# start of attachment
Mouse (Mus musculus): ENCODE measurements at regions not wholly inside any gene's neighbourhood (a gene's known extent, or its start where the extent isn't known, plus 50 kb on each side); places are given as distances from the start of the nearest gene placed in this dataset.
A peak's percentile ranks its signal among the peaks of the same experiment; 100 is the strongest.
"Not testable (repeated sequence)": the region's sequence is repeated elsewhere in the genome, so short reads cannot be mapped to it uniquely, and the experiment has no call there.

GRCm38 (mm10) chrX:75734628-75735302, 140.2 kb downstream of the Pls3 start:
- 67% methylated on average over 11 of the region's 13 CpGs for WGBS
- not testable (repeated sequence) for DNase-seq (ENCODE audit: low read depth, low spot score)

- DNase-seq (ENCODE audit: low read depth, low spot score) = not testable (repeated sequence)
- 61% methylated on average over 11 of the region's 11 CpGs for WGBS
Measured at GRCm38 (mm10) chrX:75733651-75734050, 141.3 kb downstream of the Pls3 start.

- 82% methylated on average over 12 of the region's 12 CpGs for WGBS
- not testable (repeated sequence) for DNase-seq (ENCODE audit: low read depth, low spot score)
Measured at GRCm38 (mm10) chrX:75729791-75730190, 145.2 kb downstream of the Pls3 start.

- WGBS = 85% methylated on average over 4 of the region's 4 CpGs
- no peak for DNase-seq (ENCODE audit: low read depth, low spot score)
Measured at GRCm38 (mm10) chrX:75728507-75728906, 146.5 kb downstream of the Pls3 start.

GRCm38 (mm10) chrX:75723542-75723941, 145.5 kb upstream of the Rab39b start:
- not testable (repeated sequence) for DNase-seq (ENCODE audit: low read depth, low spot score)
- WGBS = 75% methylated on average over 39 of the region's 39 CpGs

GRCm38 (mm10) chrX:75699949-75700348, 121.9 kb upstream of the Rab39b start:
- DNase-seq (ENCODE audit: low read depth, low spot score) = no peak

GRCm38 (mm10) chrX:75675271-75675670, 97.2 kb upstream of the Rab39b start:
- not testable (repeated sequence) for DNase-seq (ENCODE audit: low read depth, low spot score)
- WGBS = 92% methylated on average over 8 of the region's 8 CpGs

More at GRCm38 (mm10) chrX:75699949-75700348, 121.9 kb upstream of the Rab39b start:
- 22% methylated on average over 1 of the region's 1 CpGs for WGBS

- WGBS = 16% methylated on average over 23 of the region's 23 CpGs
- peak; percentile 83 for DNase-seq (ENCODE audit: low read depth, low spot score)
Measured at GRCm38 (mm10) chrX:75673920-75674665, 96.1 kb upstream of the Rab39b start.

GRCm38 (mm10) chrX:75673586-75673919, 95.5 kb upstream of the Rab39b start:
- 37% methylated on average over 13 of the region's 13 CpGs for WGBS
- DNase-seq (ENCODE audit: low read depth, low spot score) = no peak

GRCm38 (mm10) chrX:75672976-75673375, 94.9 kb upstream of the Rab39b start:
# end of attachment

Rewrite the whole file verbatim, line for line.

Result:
Mouse (Mus musculus): ENCODE measurements at regions not wholly inside any gene's neighbourhood (a gene's known extent, or its start where the extent isn't known, plus 50 kb on each side); places are given as distances from the start of the nearest gene placed in this dataset.
A peak's percentile ranks its signal among the peaks of the same experiment; 100 is the strongest.
"Not testable (repeated sequence)": the region's sequence is repeated elsewhere in the genome, so short reads cannot be mapped to it uniquely, and the experiment has no call there.

GRCm38 (mm10) chrX:75734628-75735302, 140.2 kb downstream of the Pls3 start:
- 67% methylated on average over 11 of the region's 13 CpGs for WGBS
- not testable (repeated sequence) for DNase-seq (ENCODE audit: low read depth, low spot score)

- DNase-seq (ENCODE audit: low read depth, low spot score) = not testable (repeated sequence)
- 61% methylated on average over 11 of the region's 11 CpGs for WGBS
Measured at GRCm38 (mm10) chrX:75733651-75734050, 141.3 kb downstream of the Pls3 start.

- 82% methylated on average over 12 of the region's 12 CpGs for WGBS
- not testable (repeated sequence) for DNase-seq (ENCODE audit: low read depth, low spot score)
Measured at GRCm38 (mm10) chrX:75729791-75730190, 145.2 kb downstream of the Pls3 start.

- WGBS = 85% methylated on average over 4 of the region's 4 CpGs
- no peak for DNase-seq (ENCODE audit: low read depth, low spot score)
Measured at GRCm38 (mm10) chrX:75728507-75728906, 146.5 kb downstream of the Pls3 start.

GRCm38 (mm10) chrX:75723542-75723941, 145.5 kb upstream of the Rab39b start:
- not testable (repeated sequence) for DNase-seq (ENCODE audit: low read depth, low spot score)
- WGBS = 75% methylated on average over 39 of the region's 39 CpGs

GRCm38 (mm10) chrX:75699949-75700348, 121.9 kb upstream of the Rab39b start:
- DNase-seq (ENCODE audit: low read depth, low spot score) = no peak

GRCm38 (mm10) chrX:75675271-75675670, 97.2 kb upstream of the Rab39b start:
- not testable (repeated sequence) for DNase-seq (ENCODE audit: low read depth, low spot score)
- WGBS = 92% methylated on average over 8 of the region's 8 CpGs

More at GRCm38 (mm10) chrX:75699949-75700348, 121.9 kb upstream of the Rab39b start:
- 22% methylated on average over 1 of the region's 1 CpGs for WGBS

- WGBS = 16% methylated on average over 23 of the region's 23 CpGs
- peak; percentile 83 for DNase-seq (ENCODE audit: low read depth, low spot score)
Measured at GRCm38 (mm10) chrX:75673920-75674665, 96.1 kb upstream of the Rab39b start.

GRCm38 (mm10) chrX:75673586-75673919, 95.5 kb upstream of the Rab39b start:
- 37% methylated on average over 13 of the region's 13 CpGs for WGBS
- DNase-seq (ENCODE audit: low read depth, low spot score) = no peak

GRCm38 (mm10) chrX:75672976-75673375, 94.9 kb upstream of the Rab39b start: